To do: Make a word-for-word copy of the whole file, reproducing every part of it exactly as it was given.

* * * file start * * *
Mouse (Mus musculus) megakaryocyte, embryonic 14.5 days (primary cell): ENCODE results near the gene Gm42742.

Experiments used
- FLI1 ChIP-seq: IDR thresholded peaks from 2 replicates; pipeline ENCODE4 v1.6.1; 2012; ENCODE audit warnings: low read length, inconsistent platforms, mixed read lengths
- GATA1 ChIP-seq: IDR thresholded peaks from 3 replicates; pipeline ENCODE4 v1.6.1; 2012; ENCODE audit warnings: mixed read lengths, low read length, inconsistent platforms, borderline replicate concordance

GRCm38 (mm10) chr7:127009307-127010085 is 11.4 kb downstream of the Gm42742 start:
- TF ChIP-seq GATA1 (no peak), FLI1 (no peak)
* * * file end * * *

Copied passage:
Mouse (Mus musculus) megakaryocyte, embryonic 14.5 days (primary cell): ENCODE results near the gene Gm42742.

Experiments used
- FLI1 ChIP-seq: IDR thresholded peaks from 2 replicates; pipeline ENCODE4 v1.6.1; 2012; ENCODE audit warnings: low read length, inconsistent platforms, mixed read lengths
- GATA1 ChIP-seq: IDR thresholded peaks from 3 replicates; pipeline ENCODE4 v1.6.1; 2012; ENCODE audit warnings: mixed read lengths, low read length, inconsistent platforms, borderline replicate concordance

GRCm38 (mm10) chr7:127009307-127010085 is 11.4 kb downstream of the Gm42742 start:
- TF ChIP-seq GATA1 (no peak), FLI1 (no peak)